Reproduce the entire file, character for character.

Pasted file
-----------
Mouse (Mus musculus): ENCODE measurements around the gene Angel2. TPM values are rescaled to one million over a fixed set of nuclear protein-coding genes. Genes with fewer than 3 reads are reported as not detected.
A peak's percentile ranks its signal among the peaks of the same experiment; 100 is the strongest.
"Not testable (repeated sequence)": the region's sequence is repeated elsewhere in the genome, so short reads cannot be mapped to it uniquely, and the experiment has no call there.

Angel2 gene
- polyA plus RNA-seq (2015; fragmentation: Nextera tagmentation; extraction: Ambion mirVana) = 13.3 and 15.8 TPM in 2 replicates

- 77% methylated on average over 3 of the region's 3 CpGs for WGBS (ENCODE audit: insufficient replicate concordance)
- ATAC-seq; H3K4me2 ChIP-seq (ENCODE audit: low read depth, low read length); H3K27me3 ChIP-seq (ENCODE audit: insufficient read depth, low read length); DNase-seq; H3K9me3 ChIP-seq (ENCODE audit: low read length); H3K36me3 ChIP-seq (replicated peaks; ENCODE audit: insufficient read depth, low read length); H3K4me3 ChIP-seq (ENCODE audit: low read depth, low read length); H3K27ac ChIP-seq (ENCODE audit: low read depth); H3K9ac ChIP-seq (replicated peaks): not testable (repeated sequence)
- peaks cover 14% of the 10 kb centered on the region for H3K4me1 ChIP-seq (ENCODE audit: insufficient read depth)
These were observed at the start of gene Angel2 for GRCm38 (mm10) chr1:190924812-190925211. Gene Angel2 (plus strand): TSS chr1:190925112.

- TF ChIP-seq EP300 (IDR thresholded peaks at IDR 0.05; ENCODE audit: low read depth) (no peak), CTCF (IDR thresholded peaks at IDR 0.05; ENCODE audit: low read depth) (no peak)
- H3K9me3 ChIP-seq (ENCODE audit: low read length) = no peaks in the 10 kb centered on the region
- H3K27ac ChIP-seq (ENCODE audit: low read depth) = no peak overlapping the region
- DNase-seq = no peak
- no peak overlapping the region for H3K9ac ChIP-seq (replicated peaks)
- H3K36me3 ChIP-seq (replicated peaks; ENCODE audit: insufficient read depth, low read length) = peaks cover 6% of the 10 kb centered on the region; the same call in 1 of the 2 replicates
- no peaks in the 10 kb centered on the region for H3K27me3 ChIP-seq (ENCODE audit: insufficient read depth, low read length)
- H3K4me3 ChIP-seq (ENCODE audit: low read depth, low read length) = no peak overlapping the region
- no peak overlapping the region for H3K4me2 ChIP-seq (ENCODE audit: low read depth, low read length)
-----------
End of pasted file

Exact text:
Mouse (Mus musculus): ENCODE measurements around the gene Angel2. TPM values are rescaled to one million over a fixed set of nuclear protein-coding genes. Genes with fewer than 3 reads are reported as not detected.
A peak's percentile ranks its signal among the peaks of the same experiment; 100 is the strongest.
"Not testable (repeated sequence)": the region's sequence is repeated elsewhere in the genome, so short reads cannot be mapped to it uniquely, and the experiment has no call there.

Angel2 gene
- polyA plus RNA-seq (2015; fragmentation: Nextera tagmentation; extraction: Ambion mirVana) = 13.3 and 15.8 TPM in 2 replicates

- 77% methylated on average over 3 of the region's 3 CpGs for WGBS (ENCODE audit: insufficient replicate concordance)
- ATAC-seq; H3K4me2 ChIP-seq (ENCODE audit: low read depth, low read length); H3K27me3 ChIP-seq (ENCODE audit: insufficient read depth, low read length); DNase-seq; H3K9me3 ChIP-seq (ENCODE audit: low read length); H3K36me3 ChIP-seq (replicated peaks; ENCODE audit: insufficient read depth, low read length); H3K4me3 ChIP-seq (ENCODE audit: low read depth, low read length); H3K27ac ChIP-seq (ENCODE audit: low read depth); H3K9ac ChIP-seq (replicated peaks): not testable (repeated sequence)
- peaks cover 14% of the 10 kb centered on the region for H3K4me1 ChIP-seq (ENCODE audit: insufficient read depth)
These were observed at the start of gene Angel2 for GRCm38 (mm10) chr1:190924812-190925211. Gene Angel2 (plus strand): TSS chr1:190925112.

- TF ChIP-seq EP300 (IDR thresholded peaks at IDR 0.05; ENCODE audit: low read depth) (no peak), CTCF (IDR thresholded peaks at IDR 0.05; ENCODE audit: low read depth) (no peak)
- H3K9me3 ChIP-seq (ENCODE audit: low read length) = no peaks in the 10 kb centered on the region
- H3K27ac ChIP-seq (ENCODE audit: low read depth) = no peak overlapping the region
- DNase-seq = no peak
- no peak overlapping the region for H3K9ac ChIP-seq (replicated peaks)
- H3K36me3 ChIP-seq (replicated peaks; ENCODE audit: insufficient read depth, low read length) = peaks cover 6% of the 10 kb centered on the region; the same call in 1 of the 2 replicates
- no peaks in the 10 kb centered on the region for H3K27me3 ChIP-seq (ENCODE audit: insufficient read depth, low read length)
- H3K4me3 ChIP-seq (ENCODE audit: low read depth, low read length) = no peak overlapping the region
- no peak overlapping the region for H3K4me2 ChIP-seq (ENCODE audit: low read depth, low read length)